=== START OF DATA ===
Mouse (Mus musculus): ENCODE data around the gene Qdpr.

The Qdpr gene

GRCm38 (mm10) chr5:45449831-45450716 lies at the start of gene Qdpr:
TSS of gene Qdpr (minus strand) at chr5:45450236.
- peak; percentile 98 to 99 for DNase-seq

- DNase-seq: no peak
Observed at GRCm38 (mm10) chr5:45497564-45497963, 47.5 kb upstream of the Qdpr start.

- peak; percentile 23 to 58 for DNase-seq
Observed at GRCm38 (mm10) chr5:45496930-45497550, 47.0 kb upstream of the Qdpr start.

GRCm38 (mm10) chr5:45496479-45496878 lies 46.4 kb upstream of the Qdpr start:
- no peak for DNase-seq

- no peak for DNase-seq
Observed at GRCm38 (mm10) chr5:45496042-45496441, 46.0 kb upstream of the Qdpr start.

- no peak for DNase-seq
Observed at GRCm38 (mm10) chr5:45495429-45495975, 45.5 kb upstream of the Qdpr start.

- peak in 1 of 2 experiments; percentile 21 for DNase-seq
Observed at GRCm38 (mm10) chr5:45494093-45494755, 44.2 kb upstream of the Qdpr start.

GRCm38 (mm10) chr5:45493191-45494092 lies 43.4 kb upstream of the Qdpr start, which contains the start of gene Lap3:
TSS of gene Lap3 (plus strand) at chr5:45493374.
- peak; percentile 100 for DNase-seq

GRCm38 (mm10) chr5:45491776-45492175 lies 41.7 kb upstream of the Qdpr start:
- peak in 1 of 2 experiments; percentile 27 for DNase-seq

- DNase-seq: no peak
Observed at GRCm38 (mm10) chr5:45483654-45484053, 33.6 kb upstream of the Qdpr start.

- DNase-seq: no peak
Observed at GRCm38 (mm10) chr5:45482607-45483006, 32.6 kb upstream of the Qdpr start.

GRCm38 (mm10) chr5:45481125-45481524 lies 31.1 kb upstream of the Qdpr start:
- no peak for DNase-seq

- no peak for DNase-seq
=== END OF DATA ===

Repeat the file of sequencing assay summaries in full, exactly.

Mouse (Mus musculus): ENCODE data around the gene Qdpr.

The Qdpr gene

GRCm38 (mm10) chr5:45449831-45450716 lies at the start of gene Qdpr:
TSS of gene Qdpr (minus strand) at chr5:45450236.
- peak; percentile 98 to 99 for DNase-seq

- DNase-seq: no peak
Observed at GRCm38 (mm10) chr5:45497564-45497963, 47.5 kb upstream of the Qdpr start.

- peak; percentile 23 to 58 for DNase-seq
Observed at GRCm38 (mm10) chr5:45496930-45497550, 47.0 kb upstream of the Qdpr start.

GRCm38 (mm10) chr5:45496479-45496878 lies 46.4 kb upstream of the Qdpr start:
- no peak for DNase-seq

- no peak for DNase-seq
Observed at GRCm38 (mm10) chr5:45496042-45496441, 46.0 kb upstream of the Qdpr start.

- no peak for DNase-seq
Observed at GRCm38 (mm10) chr5:45495429-45495975, 45.5 kb upstream of the Qdpr start.

- peak in 1 of 2 experiments; percentile 21 for DNase-seq
Observed at GRCm38 (mm10) chr5:45494093-45494755, 44.2 kb upstream of the Qdpr start.

GRCm38 (mm10) chr5:45493191-45494092 lies 43.4 kb upstream of the Qdpr start, which contains the start of gene Lap3:
TSS of gene Lap3 (plus strand) at chr5:45493374.
- peak; percentile 100 for DNase-seq

GRCm38 (mm10) chr5:45491776-45492175 lies 41.7 kb upstream of the Qdpr start:
- peak in 1 of 2 experiments; percentile 27 for DNase-seq

- DNase-seq: no peak
Observed at GRCm38 (mm10) chr5:45483654-45484053, 33.6 kb upstream of the Qdpr start.

- DNase-seq: no peak
Observed at GRCm38 (mm10) chr5:45482607-45483006, 32.6 kb upstream of the Qdpr start.

GRCm38 (mm10) chr5:45481125-45481524 lies 31.1 kb upstream of the Qdpr start:
- no peak for DNase-seq

- no peak for DNase-seq